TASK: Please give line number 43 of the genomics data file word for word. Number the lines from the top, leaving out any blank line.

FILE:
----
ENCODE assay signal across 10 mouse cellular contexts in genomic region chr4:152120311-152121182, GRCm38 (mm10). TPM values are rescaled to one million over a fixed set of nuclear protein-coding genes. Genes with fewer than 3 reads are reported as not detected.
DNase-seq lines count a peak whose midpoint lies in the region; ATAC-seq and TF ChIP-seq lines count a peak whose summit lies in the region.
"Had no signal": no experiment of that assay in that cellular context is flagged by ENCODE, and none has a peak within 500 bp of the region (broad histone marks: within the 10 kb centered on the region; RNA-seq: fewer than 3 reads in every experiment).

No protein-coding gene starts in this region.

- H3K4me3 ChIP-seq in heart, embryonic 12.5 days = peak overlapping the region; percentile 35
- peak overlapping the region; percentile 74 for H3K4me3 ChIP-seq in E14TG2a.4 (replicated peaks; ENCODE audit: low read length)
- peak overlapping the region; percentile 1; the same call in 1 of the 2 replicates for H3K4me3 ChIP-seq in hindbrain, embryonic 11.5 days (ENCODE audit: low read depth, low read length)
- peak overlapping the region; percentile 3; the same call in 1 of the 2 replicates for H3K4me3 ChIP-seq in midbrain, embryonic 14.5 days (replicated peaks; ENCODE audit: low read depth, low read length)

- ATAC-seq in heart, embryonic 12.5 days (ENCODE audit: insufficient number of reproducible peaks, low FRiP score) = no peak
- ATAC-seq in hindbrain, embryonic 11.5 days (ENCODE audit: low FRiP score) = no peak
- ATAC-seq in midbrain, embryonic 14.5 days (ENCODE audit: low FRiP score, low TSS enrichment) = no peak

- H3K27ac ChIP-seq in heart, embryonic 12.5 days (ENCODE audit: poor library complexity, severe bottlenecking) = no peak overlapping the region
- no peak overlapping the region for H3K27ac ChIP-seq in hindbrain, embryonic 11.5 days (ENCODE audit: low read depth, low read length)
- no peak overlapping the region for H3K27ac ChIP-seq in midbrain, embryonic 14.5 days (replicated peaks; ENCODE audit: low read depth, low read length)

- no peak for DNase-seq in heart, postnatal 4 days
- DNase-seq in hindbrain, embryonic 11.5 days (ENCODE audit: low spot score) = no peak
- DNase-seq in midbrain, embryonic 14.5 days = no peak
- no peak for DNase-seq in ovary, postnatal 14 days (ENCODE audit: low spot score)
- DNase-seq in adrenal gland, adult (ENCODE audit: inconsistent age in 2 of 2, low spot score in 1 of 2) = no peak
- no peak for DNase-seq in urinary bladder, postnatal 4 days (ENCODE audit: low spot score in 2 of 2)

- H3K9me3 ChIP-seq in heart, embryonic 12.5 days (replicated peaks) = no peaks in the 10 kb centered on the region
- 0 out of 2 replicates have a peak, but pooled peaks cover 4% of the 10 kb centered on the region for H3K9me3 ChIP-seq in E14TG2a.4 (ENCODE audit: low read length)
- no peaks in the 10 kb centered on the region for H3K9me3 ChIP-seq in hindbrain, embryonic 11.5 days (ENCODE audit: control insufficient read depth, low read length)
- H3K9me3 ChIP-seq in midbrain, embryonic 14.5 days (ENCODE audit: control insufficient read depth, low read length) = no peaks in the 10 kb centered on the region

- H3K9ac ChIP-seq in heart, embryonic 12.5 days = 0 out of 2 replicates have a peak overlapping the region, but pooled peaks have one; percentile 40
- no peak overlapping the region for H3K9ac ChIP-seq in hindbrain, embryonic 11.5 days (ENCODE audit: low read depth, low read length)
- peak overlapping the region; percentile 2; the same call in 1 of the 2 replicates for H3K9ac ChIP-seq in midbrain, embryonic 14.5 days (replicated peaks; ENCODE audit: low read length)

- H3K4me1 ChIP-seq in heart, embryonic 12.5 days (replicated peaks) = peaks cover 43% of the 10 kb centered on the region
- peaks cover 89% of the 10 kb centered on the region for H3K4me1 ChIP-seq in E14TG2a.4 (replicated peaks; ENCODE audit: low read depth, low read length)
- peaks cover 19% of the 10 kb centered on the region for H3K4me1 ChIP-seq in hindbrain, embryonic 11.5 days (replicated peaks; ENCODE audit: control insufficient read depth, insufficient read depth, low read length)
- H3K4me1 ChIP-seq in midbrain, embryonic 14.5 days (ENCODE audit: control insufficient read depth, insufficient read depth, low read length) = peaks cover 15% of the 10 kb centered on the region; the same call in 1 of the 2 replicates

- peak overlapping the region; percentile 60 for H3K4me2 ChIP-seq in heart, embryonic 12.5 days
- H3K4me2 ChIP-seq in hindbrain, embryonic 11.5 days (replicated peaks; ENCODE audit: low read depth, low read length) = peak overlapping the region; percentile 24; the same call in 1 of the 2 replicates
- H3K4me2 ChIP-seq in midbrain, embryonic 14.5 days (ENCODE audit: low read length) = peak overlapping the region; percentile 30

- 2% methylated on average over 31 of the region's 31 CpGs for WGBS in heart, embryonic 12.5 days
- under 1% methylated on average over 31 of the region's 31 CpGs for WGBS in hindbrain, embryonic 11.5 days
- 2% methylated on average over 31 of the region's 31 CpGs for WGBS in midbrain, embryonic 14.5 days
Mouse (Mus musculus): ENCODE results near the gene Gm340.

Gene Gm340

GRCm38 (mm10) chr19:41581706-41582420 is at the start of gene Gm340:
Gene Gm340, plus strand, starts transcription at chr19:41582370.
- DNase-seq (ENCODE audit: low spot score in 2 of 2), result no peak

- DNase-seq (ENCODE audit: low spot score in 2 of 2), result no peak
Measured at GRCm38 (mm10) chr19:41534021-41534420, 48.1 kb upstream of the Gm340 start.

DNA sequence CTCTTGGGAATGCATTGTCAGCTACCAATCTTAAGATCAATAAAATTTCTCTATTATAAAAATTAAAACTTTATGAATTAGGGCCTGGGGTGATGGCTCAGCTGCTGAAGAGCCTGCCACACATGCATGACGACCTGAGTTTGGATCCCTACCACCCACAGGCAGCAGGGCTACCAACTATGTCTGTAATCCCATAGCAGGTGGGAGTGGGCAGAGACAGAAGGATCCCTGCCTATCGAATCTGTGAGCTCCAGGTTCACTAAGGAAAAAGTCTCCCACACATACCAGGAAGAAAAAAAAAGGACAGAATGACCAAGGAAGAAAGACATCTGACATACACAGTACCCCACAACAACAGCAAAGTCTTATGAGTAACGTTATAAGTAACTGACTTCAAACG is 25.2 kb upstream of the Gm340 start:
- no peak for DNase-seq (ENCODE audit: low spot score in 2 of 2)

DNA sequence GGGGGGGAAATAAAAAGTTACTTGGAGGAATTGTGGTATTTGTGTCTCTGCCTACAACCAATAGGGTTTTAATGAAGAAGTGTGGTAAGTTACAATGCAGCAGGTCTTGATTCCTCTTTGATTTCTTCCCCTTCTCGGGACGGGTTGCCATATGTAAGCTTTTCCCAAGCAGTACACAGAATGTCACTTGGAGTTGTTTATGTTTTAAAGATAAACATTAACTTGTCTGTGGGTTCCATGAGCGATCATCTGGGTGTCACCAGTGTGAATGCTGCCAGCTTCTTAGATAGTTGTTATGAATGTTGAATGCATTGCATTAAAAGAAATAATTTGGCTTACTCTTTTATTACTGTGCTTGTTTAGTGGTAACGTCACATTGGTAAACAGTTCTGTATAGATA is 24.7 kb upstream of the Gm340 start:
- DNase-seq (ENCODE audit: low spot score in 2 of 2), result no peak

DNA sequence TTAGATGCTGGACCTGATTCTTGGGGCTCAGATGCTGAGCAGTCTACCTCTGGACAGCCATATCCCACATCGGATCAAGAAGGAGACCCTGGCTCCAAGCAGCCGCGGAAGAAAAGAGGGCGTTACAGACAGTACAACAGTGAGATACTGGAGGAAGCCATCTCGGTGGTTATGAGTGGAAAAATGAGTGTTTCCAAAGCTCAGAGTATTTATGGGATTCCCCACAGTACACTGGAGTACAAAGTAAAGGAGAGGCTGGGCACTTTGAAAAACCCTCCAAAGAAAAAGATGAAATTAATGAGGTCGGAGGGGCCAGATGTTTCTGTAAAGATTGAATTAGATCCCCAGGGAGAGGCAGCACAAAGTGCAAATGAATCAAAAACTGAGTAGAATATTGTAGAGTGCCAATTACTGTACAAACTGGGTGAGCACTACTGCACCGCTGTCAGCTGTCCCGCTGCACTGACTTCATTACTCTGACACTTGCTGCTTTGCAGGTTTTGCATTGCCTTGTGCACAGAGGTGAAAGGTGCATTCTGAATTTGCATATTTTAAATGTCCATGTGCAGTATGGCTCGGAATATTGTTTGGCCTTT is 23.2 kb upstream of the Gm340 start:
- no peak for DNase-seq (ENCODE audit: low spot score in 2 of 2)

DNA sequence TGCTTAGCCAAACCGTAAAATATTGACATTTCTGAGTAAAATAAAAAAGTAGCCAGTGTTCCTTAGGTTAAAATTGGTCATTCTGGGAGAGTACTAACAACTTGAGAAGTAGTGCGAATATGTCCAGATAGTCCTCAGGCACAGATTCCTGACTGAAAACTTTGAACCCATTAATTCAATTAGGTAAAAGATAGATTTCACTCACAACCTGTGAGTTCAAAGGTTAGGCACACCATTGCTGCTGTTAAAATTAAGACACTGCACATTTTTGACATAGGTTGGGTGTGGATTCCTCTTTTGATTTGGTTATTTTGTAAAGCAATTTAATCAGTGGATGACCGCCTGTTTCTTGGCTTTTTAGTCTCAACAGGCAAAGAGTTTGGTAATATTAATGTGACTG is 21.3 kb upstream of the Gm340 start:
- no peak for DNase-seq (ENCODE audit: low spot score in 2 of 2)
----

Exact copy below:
- DNase-seq (ENCODE audit: low spot score in 2 of 2), result no peak